Dem senator: Trump 'seems more rattled than usual'

 
"I would maybe suggest that [Cohen’s] sentencing and the president's temper tantrum yesterday were related – I think that he is, the president feels more and more surrounded when his personal lawyer goes to prison,” Brown told reporters on Wednesday afternoon.
 
Brown added that Trump “seems more rattled than usual and he seems even more unpredictable than usual,” citing the president's contentious Oval Office meeting with Senate Democratic Leader Charles SchumerCharles (Chuck) Ellis SchumerGOP senator: Trump's criticism of McCain 'deplorable' Schumer to introduce bill naming Senate office building after McCain amid Trump uproar Why we need to build gateway now MORE (N.Y.) and House Democratic Leader Nancy PelosiNancy Patricia D'Alesandro PelosiRisk-averse Republicans are failing the republic The Hill's Morning Report - Trump, Dems put manufacturing sector in 2020 spotlight Trump, Saturday Night Live and why autocrats can't take a joke MORE (Calif.) the previous day. 

“To say to two legislative leaders, 'Hey basically I'm proud to shut the government down," is just something President [George H.W.] Bush ... never would've done that ... shutting the government down is not a play-thing,” Brown said. 

Sen. Chris CoonsChristopher (Chris) Andrew CoonsSenate Dem calls on Trump to apologize for attacks on McCain Sixteen years later, let's finally heed the call of the 9/11 Commission  Senate Dems introduce bill demanding report on Khashoggi killing MORE (D-Del.) on Wednesday also called Cohen’s sentencing a “striking development” and a "moment for reflection for some of my Republican colleagues who have steadfastly insisted there is nothing to worry about.”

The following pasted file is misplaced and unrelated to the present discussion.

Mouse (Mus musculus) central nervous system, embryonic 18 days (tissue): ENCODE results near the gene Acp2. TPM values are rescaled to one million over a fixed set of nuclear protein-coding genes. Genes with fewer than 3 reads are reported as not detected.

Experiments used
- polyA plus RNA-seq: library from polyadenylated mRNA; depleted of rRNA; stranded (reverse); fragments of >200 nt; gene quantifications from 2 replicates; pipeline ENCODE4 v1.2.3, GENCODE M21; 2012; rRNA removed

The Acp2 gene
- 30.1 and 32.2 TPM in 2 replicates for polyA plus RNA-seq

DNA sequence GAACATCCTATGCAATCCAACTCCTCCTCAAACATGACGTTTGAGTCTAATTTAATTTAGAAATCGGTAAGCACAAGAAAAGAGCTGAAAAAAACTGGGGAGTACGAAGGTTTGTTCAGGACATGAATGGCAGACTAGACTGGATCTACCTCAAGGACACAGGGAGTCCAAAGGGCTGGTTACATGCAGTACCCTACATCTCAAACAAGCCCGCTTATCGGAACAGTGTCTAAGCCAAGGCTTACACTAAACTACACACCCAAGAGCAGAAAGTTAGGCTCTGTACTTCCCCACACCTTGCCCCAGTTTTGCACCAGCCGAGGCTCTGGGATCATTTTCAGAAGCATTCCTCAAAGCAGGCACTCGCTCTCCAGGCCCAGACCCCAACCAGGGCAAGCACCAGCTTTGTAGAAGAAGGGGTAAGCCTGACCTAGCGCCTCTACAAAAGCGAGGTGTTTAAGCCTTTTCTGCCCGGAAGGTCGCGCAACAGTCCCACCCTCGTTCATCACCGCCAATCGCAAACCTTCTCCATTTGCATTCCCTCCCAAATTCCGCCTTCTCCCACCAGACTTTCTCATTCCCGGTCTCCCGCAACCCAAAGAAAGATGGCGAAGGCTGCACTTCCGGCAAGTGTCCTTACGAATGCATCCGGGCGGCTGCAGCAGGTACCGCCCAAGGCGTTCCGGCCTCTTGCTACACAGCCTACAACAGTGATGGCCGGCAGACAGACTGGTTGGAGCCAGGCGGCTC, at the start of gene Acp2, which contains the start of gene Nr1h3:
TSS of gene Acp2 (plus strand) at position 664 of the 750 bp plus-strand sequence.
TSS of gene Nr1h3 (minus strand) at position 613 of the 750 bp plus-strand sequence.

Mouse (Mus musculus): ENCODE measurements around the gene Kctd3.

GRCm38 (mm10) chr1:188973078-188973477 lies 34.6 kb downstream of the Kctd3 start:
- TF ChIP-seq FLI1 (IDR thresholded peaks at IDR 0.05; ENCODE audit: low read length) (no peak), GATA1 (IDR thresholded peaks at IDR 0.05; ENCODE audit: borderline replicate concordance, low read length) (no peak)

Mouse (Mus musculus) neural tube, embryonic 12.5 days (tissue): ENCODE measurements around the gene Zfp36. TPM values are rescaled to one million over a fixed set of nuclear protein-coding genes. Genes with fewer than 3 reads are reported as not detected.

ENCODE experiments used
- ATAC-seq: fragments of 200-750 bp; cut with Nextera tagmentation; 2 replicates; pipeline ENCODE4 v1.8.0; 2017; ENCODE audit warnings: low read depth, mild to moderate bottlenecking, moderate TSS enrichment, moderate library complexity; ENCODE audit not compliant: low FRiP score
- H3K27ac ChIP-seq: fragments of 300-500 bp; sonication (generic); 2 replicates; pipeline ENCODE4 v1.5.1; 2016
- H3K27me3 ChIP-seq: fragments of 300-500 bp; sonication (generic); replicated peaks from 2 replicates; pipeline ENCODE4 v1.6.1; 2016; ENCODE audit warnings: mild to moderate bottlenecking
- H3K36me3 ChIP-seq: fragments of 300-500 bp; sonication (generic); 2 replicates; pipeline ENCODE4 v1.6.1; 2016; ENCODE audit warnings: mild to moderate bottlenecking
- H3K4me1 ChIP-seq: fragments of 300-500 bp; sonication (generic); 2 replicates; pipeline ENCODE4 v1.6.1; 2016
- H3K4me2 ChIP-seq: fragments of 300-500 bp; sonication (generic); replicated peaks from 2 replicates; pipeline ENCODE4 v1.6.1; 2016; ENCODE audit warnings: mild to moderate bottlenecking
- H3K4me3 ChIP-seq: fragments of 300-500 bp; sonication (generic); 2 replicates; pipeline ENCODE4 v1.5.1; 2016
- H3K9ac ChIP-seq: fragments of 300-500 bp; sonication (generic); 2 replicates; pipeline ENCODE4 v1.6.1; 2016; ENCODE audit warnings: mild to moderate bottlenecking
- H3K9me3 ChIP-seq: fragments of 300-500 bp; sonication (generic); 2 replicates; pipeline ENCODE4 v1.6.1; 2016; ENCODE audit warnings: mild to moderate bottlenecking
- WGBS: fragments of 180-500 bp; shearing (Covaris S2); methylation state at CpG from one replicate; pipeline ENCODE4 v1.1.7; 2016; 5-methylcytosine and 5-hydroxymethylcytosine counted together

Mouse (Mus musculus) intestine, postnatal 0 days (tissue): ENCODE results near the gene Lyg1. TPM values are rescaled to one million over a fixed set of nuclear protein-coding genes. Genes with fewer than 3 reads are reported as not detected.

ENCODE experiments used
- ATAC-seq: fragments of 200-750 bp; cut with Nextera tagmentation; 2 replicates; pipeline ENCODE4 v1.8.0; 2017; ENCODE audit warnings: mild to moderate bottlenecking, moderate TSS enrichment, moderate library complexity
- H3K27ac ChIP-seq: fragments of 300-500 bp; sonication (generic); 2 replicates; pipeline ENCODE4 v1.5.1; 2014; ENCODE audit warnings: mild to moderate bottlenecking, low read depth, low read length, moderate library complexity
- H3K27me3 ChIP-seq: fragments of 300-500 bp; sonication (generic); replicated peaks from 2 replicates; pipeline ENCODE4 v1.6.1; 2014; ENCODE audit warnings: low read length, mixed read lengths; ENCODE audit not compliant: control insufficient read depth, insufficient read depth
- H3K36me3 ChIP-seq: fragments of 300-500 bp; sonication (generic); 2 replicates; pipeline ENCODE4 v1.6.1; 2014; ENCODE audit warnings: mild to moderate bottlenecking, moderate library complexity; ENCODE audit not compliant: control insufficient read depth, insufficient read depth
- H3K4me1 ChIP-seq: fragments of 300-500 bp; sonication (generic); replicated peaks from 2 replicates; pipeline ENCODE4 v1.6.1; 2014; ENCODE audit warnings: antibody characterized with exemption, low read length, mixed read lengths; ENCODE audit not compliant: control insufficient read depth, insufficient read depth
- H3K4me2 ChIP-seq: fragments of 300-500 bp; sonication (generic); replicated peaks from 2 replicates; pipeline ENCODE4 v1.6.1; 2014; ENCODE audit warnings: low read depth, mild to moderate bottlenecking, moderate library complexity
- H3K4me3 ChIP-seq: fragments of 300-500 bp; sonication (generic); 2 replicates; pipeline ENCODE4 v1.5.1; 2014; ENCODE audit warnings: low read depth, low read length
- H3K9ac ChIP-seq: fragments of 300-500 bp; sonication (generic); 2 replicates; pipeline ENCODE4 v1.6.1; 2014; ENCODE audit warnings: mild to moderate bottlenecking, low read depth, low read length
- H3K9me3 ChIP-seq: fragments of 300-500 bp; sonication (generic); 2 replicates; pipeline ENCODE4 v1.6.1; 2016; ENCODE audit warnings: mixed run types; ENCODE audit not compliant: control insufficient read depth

GOP Sen. Lindsey GrahamLindsey Olin GrahamMcConnell calls McCain a 'rare patriot' and 'American hero' after Trump criticism The Hill's Morning Report - Trump, Dems put manufacturing sector in 2020 spotlight GOP steps up attack over tech bias claims MORE (S.C.) conceded that “anytime a former lawyer of yours goes to jail is probably not a good day.” 

Graham, however, noted that Cohen’s guilty plea and subsequent sentencing had nothing to do with Russian collusion – the matter currently being investigated by special counsel Robert MuellerRobert Swan MuellerSasse: US should applaud choice of Mueller to lead Russia probe MORE – but instead focused on hush-money schemes to quash two women's stories about their alleged affairs with Trump before the election.

"I have yet to see any evidence coming from Mr. Cohen of collusion and that's what started the Mueller investigation to begin with – unless there's something new and that could be," Graham told reporters. 
 
"He didn’t plead guilty [to] anything related to doing something wrong with the president in the Russia context."

While Cohen's sentencing in New York did not involve allegations of Russian collusion, his case was initially referred to prosecutors in New York by Mueller's team.
 
Coons, a former prosecutor, argued Wednesday that the latest developments involving Cohen underscore the need to take up legislation protecting Mueller.
 
“President Trump has repeatedly, almost daily criticized the Mueller investigation as being a fraud,  a witch hunt that has no substance to it ... it does not speak directly to collusion, that's correct, but it should give all of us pause about what may be next and it makes it more important than ever that Muller's investigation be protected,” Coons said.

— Molly Hooper